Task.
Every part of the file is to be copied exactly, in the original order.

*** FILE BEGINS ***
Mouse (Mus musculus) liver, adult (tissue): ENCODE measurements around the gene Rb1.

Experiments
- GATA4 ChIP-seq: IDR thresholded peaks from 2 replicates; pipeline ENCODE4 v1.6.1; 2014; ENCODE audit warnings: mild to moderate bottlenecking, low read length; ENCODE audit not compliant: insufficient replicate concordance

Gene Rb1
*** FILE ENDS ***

Mouse (Mus musculus) liver, adult (tissue): ENCODE measurements around the gene Rb1.

Experiments
- GATA4 ChIP-seq: IDR thresholded peaks from 2 replicates; pipeline ENCODE4 v1.6.1; 2014; ENCODE audit warnings: mild to moderate bottlenecking, low read length; ENCODE audit not compliant: insufficient replicate concordance

Gene Rb1